Affidavits of Defense.' No. 937 January Term, 1920. C. P. Allegheny County.
Seymour, Patterson & Siebeneck, for plaintiff.
McIlvain, Murphy & Mohn, John C. Bane and Chas. A. Woods, for defendants.
Before FORD, STONE and MACFARLANE, JJ.
MACFARLANE, J., December 24, 1919.-Fickeisen, Terheyden and Fickeisen, Executor, filed separate affidavits of defense raising questions of law that the statement does not disclose any joint liability and is insufficient to sustain a verdict and judgment. We are all agreed that the question of law should be determined in favor of the defendants.
The statement as amended is that the plaintiff was an accommodation, endorser of a note made by Wh ey to the order of Stuart H. Robinson, who endorsed the same for accommodation, and it was then endorsed by Fickeisen and next by Rhodes and then by Whitney and Fickeisen, Trustees. That it was dishonored by non-payment, of which the plaintiff had notice, and he paid it. That Whitney, since deceased, Fickeisen and Terheyden were partiers under the name of Whitney and Fickeisen, Trustees. That the intent of the parties in making and receiving said accommodation paper was for the benefit of the said Terheyden, Fickeisen and Whitney, and that they received the paper from Whitney without consideration in conformity with the original intent.
There is no joint liability and the parties to the note are not liable in one action; Wolf v Hostetter, 183 Pa., 292. It is also well settled that an action cannot be maintained against an individual and an executor jointly. Neither is the suit properly brought against the dissolved partner-, ship.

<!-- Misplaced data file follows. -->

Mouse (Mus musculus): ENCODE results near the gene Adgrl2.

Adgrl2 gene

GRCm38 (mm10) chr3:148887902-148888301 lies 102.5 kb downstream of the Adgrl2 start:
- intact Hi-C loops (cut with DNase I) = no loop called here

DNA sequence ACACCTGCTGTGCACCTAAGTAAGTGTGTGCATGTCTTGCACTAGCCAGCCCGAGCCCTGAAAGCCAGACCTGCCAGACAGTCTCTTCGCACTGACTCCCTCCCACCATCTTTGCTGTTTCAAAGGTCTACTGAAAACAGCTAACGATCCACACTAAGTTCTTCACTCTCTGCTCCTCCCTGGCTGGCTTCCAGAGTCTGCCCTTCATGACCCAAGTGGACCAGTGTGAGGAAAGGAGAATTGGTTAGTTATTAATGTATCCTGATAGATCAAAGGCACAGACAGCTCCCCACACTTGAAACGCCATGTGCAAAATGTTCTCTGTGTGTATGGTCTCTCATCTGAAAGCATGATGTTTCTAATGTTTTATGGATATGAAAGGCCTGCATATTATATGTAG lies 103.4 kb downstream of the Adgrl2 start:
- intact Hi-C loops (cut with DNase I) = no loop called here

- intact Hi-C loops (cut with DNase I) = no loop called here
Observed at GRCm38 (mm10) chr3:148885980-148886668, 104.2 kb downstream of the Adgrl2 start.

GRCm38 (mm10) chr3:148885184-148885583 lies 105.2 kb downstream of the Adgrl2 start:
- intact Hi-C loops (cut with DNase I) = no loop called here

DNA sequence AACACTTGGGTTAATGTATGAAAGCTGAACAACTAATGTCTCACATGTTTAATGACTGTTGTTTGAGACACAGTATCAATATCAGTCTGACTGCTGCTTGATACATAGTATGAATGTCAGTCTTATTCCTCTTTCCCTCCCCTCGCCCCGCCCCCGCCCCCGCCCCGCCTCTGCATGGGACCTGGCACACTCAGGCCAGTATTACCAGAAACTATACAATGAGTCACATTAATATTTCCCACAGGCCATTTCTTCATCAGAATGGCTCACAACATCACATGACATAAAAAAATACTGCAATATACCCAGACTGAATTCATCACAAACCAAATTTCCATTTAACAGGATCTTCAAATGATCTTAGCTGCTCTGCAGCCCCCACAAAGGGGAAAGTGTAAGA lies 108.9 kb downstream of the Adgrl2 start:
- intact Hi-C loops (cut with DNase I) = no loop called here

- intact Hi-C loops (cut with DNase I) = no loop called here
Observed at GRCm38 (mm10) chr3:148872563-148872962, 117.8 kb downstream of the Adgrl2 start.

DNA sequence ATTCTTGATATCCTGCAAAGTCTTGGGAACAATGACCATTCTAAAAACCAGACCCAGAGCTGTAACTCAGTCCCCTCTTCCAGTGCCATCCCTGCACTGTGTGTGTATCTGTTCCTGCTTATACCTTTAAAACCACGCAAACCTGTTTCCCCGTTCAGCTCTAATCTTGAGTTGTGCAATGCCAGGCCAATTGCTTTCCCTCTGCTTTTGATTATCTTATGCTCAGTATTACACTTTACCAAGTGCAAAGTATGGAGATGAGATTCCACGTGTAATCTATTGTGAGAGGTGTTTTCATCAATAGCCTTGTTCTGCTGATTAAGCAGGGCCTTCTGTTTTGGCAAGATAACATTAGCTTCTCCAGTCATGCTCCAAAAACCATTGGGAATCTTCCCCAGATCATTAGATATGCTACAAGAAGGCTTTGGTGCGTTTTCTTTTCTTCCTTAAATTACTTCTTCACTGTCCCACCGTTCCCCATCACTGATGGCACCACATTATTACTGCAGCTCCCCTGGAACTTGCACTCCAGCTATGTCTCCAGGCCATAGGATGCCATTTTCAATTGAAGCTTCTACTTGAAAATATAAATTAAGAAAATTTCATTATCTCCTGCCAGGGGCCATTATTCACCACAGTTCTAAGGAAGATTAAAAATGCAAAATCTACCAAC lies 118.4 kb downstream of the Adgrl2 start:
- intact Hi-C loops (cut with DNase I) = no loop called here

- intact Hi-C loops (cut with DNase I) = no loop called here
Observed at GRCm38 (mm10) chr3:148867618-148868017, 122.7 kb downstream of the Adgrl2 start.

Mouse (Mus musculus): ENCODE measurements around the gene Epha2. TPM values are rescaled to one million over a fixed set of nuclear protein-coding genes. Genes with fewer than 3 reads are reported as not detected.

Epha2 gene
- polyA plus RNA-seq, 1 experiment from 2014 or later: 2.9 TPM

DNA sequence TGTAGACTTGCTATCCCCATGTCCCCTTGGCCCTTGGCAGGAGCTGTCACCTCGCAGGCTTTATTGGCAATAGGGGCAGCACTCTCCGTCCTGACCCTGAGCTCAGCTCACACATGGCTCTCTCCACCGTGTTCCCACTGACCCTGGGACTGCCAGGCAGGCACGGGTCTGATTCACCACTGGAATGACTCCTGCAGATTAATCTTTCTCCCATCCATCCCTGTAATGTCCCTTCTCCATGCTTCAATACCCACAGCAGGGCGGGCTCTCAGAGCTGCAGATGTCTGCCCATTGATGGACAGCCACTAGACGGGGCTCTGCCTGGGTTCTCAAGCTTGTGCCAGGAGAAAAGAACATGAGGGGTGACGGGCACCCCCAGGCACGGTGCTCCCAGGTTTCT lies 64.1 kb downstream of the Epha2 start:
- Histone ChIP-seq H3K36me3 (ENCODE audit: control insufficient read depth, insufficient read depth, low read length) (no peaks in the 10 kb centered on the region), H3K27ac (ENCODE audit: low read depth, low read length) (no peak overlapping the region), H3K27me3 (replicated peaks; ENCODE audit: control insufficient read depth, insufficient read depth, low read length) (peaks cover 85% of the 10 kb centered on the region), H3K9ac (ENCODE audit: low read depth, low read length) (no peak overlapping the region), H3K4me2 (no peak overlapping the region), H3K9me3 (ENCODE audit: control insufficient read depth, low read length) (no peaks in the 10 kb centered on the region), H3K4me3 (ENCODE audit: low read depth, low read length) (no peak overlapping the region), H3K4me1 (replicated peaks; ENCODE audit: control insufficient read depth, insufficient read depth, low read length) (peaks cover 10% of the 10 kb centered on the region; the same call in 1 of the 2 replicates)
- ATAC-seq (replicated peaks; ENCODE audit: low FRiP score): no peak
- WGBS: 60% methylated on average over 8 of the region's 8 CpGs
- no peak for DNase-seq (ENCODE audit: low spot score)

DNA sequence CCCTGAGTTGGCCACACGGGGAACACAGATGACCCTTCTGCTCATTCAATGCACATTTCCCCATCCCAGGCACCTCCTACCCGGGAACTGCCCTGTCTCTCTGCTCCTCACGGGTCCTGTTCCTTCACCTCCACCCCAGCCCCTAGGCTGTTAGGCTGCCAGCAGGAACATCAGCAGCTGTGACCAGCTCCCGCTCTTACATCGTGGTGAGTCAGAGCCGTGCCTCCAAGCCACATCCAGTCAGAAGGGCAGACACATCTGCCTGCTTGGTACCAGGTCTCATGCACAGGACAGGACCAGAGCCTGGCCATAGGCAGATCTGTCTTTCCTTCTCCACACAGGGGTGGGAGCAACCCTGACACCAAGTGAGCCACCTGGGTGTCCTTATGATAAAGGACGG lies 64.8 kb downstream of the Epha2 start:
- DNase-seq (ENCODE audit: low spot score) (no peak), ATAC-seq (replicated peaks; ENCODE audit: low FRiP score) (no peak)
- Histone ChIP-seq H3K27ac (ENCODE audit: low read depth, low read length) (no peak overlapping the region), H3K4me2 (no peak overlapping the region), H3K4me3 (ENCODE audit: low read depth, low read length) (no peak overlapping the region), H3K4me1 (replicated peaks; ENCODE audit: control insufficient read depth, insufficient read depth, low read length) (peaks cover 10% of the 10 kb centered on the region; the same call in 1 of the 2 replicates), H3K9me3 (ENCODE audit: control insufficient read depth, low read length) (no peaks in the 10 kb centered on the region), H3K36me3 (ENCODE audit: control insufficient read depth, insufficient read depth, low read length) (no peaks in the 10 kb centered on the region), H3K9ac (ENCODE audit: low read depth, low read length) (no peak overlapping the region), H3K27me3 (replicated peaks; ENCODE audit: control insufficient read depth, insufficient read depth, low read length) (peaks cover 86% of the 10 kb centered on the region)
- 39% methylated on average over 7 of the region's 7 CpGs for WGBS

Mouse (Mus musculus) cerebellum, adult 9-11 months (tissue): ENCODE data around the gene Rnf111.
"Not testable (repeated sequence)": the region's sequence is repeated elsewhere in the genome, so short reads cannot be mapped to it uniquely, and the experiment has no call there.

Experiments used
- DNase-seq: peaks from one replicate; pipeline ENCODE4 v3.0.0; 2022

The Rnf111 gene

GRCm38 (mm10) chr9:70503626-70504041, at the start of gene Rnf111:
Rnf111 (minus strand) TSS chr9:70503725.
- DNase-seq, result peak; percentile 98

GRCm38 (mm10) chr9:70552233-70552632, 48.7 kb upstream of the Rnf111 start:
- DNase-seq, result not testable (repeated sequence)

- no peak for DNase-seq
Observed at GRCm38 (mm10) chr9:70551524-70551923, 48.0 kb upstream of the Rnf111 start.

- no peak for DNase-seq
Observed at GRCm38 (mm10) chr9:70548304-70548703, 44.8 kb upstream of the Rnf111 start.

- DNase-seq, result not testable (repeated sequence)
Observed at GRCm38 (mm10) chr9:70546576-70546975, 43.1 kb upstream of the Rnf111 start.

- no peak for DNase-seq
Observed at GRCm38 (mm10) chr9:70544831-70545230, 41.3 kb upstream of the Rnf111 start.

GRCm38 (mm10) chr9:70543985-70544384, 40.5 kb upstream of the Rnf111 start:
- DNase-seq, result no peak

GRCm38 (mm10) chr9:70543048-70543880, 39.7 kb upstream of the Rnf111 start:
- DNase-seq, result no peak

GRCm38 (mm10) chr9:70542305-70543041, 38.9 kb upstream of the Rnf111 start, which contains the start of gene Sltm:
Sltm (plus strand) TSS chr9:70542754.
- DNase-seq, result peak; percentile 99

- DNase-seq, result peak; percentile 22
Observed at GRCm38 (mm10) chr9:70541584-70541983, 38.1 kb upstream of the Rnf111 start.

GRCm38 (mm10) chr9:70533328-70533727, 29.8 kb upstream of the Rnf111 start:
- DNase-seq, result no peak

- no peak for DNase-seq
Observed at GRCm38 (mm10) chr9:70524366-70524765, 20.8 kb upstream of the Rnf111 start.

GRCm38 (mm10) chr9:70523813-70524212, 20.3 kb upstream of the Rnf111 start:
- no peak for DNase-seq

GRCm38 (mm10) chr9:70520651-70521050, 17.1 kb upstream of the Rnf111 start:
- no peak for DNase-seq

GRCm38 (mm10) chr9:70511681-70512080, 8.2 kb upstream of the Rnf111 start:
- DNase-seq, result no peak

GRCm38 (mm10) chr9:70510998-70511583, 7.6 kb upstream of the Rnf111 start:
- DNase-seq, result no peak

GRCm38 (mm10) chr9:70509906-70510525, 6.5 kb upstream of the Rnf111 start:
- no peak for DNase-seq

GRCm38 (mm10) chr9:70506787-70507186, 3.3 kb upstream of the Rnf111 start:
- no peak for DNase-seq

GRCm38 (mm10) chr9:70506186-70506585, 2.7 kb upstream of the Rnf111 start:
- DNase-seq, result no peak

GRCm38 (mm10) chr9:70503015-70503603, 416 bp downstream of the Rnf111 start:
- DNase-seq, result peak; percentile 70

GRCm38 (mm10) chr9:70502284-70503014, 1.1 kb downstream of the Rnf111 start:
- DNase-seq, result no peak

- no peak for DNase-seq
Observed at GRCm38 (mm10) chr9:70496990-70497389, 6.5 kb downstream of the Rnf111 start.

This is in effect a demurrer, and the dismissal of plaintiff's action will be without prejudice.
In re Immoral Pictures.
State Board of Censors—Approval ProsecutionConflict in Authority
Acts of 1911 and 1915.
There nothing in the Act of May 15, 1915, P. L. 534, relating to censoring of moving pictures, to prevent a criminal prosecution for showing an immoral picture under the Act of April 13, 1911, P. L. 64.
OFFICE OF THE ATTORNEY GENERAL,
February 4, 1920.
Dr. Ellis P. Oberholtzer,
Your letter of January 29th, 1920, asking to be advised as to whether the Act of April 13, 1911, P. L. 64, regulating amusements, was repealed so far as moving pictures are concerned by the Act of May 15, 1915, P. L. 534, was duly received.
In reply would say that Section 1 of the Act of April 13, 1911, P. L. 64, provides as follows: